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- Date of production ca. 1631
- Place of creation Western Lemkivshchyna, Poland
- Place of discovery Szczawnik, Poland
- Dimensions height: 102.5 cm, width: 79.5 cm, thickness: 3 cm
- ID no. MNS/689/S
- Branch The Gothic House
- Availability “The Orthodox Church art from the 15th to the 19th century“ exhibition
- Object copyright Nowy Sącz District Museum
- Digital images copyright public domain
- Digitalisation RDW MIC, Małopolska's Virtual Museums project
The exhibit comes from an Orthodox church in Szczawnik, a village situated to the north of Muszyna. In the centre of the depiction there is a cross placed on a rock with a skull of Adam, the symbolic Golgotha.
This icon has been in the Nowy Sącz collection since 1950. It arrived at the museum as a result of the securing of the property formerly belonging to Lemko people. This action was carried out in 1947, by the Provincial Conservator of Monuments in Kraków, on the recommendation of the Ministry of Culture and Art, in connection with the mass deportation of the Lemkos. A group of historians and conservators toured Lemko villages in the Nowy Sącz area at that time, collecting objects found in attics and lean-tos. The artefacts left behind by the departing inhabitants – which had been exposed to destruction or theft — were deposited in the rented Museum Depot in Muszyna, after having been labelled with cards stating the name of the town.
In the Crucifixion icon, attention is drawn to the silhouette of the crucified Christ, with clear disproportions in relation to the smaller figures under the cross: the Mother of God, St. John the Evangelist, Centurion Longinus, and two holy women. The feet of the Saviour, according to the Old Christian and later the Eastern iconographic tradition, are nailed separately with two nails. The women were shown on the right side of the cross, the men on the left. There is an inscription on the upper bar, reading: “INCI” (Jesus Nazarene the Tsar of Judea); above the beam to which Christ's hands are nailed, the Cyrillic inscription reads: “the Crucifixion of our Lord Jesus Christ”; the monogram “IC XC” has been inscribed against the background of the bar; on the lower bar, the word “NIKA” (victor) has been inscribed in Greek. Furthermore, the Sun and the Moon – which signify h the Old and New Testaments – have been inscribed in the upper corners in Cyrillic. The cross is set on the symbolically depicted Golgotha, with the skull of Adam, against the background of the crenelated wall. The introduction of cruciform stylisation, referring to the representation of the Tree of Life and a relatively large number of inscriptions in Old Slavonic and Greek, make this icon an interesting work.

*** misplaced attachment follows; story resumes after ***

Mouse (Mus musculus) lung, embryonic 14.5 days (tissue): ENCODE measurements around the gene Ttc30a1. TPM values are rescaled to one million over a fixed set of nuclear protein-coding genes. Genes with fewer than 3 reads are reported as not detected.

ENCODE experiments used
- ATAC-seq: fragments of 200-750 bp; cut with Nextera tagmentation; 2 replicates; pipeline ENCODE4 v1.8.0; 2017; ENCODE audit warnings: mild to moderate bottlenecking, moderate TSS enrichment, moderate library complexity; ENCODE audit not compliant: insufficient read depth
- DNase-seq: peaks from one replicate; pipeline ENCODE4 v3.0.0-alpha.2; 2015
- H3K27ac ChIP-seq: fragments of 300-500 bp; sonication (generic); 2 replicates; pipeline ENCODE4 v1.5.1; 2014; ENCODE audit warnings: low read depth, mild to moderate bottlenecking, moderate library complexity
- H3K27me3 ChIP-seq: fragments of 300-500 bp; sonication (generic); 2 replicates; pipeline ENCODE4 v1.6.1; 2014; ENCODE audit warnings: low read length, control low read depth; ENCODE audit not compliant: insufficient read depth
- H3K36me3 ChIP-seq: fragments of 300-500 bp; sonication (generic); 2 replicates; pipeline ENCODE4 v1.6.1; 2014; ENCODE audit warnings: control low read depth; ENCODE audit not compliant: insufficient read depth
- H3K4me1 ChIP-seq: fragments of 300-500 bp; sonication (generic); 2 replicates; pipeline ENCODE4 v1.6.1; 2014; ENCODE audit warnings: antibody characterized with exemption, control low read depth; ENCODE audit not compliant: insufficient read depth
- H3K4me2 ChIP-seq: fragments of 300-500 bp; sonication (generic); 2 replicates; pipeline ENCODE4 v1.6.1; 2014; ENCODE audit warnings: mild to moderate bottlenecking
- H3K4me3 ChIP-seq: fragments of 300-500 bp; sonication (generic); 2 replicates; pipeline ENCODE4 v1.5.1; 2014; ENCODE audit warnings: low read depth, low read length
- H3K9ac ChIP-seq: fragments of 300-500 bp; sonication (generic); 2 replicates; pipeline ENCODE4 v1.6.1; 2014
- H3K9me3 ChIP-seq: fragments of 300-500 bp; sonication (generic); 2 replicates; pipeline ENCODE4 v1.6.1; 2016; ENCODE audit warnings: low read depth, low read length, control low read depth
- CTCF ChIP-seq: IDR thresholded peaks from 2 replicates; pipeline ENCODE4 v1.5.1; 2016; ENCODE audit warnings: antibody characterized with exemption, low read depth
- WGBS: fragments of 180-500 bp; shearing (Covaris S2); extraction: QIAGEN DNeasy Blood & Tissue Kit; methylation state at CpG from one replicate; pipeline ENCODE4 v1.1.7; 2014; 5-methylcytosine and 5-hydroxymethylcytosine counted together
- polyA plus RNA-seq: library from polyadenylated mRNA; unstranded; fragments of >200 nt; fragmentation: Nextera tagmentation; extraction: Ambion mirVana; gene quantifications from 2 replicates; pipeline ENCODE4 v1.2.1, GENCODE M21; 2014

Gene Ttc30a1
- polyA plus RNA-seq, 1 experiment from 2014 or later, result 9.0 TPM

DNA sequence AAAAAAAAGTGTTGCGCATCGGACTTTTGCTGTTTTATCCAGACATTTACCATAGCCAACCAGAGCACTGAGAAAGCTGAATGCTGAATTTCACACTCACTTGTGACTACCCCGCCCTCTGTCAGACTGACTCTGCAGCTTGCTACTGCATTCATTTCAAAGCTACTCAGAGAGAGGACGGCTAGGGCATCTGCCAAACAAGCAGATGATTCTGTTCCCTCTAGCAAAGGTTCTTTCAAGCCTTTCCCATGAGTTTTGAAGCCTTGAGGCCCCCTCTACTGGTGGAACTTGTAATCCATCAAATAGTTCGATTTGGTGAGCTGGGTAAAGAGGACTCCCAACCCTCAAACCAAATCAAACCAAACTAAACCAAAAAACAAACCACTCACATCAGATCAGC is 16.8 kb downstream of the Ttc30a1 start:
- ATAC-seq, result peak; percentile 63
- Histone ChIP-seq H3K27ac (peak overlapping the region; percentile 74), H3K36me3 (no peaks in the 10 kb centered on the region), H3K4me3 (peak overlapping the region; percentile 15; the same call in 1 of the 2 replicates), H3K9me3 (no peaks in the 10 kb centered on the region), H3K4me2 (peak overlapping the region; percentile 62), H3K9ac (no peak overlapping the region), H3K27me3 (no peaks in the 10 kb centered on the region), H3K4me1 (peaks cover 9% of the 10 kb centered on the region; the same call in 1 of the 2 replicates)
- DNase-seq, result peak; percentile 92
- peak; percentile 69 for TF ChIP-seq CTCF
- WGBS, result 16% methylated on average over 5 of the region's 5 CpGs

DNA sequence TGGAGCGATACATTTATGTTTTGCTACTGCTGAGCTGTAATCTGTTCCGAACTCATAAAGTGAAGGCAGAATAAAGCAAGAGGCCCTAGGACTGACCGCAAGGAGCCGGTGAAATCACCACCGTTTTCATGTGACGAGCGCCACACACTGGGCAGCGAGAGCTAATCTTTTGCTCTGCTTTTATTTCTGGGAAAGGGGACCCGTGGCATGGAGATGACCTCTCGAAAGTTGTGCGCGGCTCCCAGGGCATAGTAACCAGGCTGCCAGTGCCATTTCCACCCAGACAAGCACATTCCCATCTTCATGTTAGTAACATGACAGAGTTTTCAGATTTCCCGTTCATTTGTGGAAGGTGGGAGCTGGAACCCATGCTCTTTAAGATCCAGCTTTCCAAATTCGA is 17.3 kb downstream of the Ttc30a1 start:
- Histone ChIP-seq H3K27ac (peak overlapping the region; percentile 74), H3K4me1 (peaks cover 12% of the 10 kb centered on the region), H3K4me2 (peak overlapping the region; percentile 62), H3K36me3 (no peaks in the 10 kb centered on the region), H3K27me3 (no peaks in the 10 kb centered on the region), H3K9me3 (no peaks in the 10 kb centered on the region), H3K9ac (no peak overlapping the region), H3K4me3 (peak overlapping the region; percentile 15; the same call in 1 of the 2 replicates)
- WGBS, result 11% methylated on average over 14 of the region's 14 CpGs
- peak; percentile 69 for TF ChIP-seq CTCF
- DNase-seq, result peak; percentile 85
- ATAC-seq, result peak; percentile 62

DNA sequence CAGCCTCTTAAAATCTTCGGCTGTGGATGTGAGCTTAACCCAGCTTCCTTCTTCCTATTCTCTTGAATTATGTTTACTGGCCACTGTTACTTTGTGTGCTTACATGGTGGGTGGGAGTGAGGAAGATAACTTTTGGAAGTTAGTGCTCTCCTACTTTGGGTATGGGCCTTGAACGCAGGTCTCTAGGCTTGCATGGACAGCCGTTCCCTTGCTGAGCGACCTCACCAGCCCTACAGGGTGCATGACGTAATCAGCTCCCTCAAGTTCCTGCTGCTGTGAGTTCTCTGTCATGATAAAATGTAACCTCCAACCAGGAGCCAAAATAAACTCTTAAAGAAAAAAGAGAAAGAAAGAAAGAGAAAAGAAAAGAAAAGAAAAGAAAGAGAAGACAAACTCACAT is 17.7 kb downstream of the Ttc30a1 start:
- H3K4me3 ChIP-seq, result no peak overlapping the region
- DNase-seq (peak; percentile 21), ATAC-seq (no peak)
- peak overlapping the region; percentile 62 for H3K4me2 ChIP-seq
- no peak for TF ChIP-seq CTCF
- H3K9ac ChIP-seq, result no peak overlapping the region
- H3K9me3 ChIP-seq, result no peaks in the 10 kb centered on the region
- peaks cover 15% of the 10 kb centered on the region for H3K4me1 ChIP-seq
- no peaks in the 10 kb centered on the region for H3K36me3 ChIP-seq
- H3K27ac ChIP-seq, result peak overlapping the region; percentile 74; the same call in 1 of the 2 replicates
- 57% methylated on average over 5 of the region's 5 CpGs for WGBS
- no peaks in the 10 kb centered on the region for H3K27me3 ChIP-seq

The icons depicting the crucifixion were created with a view to adorning the top of the iconostasis partition. Usually, the separate, silhouette icon of the crucifixion, adorning the top of the iconostasis, was also accompanied by silhouette icons of figures standing under the cross. Sometimes, however, the image of the crucified Christ was placed there along with the people standing under the cross. Among these people, always appear the Mother of God and St. John the Evangelist always appear, as often do the figures of the centurion Longinus, Mary Magdalene, and Mary of Cleophas. Sometimes, the mocking crowd is also presented in this scene.
Elaborated by Maria Marcinowska (Nowy Sącz District Museum), © all rights reserved